Mark Wallace joined CSX Corp. in early 2017 as part of a sweeping overhaul of the Jacksonville-based railroad company’s top management.
As far as he’s concerned, the new team is succeeding in its goals of improving the company’s operations, Wallace said Dec. 10 at the quarterly luncheon of JAXUSA Partnership.
“I don’t think it would be overstating it to say we have managed to fundamentally transform the company,” he said at the event at the Hyatt Regency Jacksonville Riverfront.
More than 450 people attended the event. JAXUSA Partnership is the economic development division of JAX Chamber.
Wallace, CSX’s executive vice president of sales and marketing, moved to Jacksonville to join the company shortly after the late Hunter Harrison became CEO in March 2017.
“It was March 2017 that CSX embarked on the transformational process,” he said.
CSX has cut about 5,000 jobs in its operations throughout the Eastern U.S. over the past three years, but not because of “ruthless cost-cutting and downsizing,” Wallace said.
“One my main goals today is to debunk that,” he said.
Increasing efficiency on the railroad will help grow revenue by bringing back freight customers who are using trucks to transport their goods.
Wallace said railroads only have about 8% of a $980 billion annual transportation market in North America.
“Truckers have been eating railroaders’ lunch for decades,” he said.
“Enter the scheduled railroading operating model.”
Scheduled railroading is an efficiency initiative being implemented by other major North American railroads after the recent success of CSX.
CSX has reduced its operating ratio (operating expenses divided by revenue) below 60%, about 10 percentage points lower than it was three years ago. Analysts consider that a key metric of a railroad company’s efficiency.
While operating costs have declined, Wallace said CSX is benefiting from its efficiency by providing better customer service.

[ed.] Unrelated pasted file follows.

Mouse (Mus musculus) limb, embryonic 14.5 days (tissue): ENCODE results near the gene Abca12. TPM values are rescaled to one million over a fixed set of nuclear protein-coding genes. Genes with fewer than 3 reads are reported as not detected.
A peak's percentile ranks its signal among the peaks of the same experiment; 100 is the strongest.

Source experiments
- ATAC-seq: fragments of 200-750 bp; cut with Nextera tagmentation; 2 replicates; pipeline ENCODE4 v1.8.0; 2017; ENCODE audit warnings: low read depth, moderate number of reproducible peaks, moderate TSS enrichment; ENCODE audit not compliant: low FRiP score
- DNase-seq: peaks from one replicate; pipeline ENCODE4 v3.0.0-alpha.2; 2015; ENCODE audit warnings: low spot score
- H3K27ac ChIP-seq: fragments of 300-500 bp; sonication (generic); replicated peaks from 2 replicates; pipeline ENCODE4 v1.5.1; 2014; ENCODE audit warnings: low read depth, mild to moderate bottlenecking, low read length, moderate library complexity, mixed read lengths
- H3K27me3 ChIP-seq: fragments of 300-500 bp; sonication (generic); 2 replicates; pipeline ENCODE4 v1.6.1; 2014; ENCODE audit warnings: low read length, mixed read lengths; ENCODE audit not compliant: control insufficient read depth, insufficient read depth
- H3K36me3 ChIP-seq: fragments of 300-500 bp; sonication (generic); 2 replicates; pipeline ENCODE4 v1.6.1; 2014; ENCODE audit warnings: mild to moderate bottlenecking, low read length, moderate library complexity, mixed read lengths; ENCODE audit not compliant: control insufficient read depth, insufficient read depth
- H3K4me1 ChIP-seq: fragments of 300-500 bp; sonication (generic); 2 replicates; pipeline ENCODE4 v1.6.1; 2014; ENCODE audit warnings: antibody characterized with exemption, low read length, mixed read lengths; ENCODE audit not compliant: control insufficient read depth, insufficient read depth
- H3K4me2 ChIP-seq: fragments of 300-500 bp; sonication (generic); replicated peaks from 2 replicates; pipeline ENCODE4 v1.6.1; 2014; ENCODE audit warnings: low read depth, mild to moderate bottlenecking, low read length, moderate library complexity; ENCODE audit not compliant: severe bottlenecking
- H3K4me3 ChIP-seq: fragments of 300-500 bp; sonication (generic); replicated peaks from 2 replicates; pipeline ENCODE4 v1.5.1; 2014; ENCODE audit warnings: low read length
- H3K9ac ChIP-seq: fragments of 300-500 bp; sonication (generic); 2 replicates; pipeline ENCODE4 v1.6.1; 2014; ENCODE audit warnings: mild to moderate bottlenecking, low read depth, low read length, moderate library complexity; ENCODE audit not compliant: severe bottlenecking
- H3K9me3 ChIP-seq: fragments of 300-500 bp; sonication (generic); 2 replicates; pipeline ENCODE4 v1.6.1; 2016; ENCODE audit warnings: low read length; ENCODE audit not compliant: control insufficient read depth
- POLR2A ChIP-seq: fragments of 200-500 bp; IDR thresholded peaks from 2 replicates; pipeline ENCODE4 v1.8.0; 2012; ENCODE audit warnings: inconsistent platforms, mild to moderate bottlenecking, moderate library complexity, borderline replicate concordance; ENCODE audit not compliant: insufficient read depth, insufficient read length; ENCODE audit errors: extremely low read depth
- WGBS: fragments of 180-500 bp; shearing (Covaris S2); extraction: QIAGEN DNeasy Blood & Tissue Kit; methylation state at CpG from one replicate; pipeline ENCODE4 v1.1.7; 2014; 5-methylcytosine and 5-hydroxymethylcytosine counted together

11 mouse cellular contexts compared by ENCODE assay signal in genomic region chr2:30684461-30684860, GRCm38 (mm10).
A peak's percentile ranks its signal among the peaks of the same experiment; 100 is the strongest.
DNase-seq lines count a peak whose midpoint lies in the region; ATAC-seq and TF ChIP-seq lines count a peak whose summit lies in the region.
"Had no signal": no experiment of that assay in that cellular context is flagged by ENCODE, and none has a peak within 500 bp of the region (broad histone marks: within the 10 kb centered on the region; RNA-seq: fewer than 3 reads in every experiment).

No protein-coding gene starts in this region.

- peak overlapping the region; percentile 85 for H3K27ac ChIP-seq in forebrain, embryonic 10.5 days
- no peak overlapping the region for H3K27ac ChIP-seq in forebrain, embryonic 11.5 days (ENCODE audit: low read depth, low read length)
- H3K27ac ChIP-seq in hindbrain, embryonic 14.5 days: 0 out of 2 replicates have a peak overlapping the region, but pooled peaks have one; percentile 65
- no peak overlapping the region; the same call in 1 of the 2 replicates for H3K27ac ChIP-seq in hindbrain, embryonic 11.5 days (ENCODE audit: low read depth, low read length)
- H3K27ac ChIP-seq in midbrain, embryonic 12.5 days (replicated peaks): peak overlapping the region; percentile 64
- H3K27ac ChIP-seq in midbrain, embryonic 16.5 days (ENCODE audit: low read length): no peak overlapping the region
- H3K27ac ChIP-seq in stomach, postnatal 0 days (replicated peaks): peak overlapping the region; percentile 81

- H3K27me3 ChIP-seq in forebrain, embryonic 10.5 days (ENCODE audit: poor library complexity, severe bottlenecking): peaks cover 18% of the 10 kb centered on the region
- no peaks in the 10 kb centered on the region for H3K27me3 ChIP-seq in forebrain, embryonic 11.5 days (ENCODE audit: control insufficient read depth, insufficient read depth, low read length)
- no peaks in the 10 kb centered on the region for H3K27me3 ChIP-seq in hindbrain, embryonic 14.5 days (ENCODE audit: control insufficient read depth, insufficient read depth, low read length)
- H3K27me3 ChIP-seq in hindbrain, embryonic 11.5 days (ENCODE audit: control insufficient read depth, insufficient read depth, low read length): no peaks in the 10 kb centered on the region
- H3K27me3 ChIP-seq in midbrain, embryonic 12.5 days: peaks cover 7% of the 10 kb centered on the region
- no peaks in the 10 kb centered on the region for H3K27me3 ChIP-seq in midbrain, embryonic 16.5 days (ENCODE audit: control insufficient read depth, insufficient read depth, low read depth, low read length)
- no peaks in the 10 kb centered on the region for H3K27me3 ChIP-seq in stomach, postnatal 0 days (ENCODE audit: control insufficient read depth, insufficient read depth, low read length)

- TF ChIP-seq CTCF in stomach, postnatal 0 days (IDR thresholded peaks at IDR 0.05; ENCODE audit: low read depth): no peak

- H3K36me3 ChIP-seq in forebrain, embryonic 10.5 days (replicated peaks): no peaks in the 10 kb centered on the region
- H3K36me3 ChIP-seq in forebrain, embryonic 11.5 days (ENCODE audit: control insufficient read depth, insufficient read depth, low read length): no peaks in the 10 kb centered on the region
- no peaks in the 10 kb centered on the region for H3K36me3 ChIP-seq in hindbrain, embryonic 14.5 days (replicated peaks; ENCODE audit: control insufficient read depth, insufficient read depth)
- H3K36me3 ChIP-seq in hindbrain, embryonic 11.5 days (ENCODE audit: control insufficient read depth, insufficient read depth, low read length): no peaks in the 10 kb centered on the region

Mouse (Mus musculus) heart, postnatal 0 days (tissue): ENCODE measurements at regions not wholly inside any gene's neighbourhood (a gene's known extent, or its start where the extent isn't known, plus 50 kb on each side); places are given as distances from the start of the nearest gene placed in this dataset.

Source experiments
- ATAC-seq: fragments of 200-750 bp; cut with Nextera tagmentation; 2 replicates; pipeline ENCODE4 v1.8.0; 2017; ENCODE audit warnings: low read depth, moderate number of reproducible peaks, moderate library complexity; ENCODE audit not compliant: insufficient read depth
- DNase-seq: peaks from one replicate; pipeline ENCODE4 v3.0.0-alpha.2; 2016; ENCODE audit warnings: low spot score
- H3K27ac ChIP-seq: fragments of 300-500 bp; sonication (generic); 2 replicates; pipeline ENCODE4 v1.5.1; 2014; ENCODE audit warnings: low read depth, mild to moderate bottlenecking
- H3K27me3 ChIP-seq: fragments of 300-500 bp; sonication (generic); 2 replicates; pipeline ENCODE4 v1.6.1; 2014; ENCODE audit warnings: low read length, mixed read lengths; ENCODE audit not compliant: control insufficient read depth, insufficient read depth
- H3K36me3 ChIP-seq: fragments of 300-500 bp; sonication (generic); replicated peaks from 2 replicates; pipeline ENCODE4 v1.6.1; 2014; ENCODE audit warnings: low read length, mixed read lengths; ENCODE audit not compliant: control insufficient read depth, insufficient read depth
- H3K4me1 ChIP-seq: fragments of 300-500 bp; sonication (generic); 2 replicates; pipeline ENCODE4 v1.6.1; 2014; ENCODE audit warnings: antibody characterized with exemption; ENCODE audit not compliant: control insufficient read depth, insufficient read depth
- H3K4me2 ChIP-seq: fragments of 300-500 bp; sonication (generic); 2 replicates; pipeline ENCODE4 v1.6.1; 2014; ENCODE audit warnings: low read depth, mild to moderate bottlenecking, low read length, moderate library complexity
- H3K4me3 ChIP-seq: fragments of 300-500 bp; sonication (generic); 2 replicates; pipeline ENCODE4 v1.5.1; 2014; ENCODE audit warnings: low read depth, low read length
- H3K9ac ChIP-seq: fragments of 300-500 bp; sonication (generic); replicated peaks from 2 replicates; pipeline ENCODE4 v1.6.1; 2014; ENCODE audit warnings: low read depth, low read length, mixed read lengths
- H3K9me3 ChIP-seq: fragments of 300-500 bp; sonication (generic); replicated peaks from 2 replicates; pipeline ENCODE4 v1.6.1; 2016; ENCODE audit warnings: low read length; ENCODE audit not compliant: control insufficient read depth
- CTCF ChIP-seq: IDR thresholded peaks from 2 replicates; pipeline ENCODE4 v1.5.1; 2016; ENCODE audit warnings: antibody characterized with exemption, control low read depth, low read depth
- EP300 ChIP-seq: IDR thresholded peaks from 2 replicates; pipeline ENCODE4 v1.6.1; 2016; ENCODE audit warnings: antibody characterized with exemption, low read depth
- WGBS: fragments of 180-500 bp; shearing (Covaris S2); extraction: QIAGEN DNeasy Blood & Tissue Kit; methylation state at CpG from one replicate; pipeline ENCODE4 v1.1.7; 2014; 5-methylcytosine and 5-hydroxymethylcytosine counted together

“For many years, North American railroads have not been providing a very good product to their customers,” he said.
CSX’s share of the transportation market is a little more than 1%, Wallace said, but even a half-point increase in market share with better service would mean big revenue gains.
“It represents billions and billions of dollars of market share opportunities,” he said.
While many in the industry refer to the initiative as precision scheduled railroading, or PSR, CSX has been avoiding that term and calling it “scheduled railroading.” Wallace used only that term in his talk Dec. 10.
“I’ve been working under that model since 1998,” the railroad industry veteran said after the meeting.
“Everybody in the industry is now calling itself a PSR railroad,” he said. “I think it represents something different for every railroad.”
When the new management team came on board in 2017, longtime CSX Chief Executive Michael Ward left the company. While current CSX executives don’t often talk about Ward’s tenure, Wallace gave credit to Ward for encouraging CSX employees to become involved in Jacksonville community causes.
“A tip of the hat to Mr. Ward,” he said. “We are committed to keeping up the good work he championed.”
While the new management team largely came from outside of Jacksonville, Wallace said after the meeting the city does “absolutely not” have to worry about the Fortune 500 company moving its headquarters.
“Had we not done what we have done at CSX, the headquarters might be in Omaha,” he said.
He said CSX’s low stock price before the new team came in made the company vulnerable to a takeover by a company like Omaha, Nebraska-based Berkshire Hathaway Inc., which acquired Burlington Northern Santa Fe Corp. in 2009.
“I think we’re the acquirers now” if there are big mergers in the railroad industry, Wallace said, adding he expects CSX’s office to remain in Downtown Jacksonville.
“500 Water St. is going to be CSX’s headquarters for as long as I’m here.”
By: Mark Basch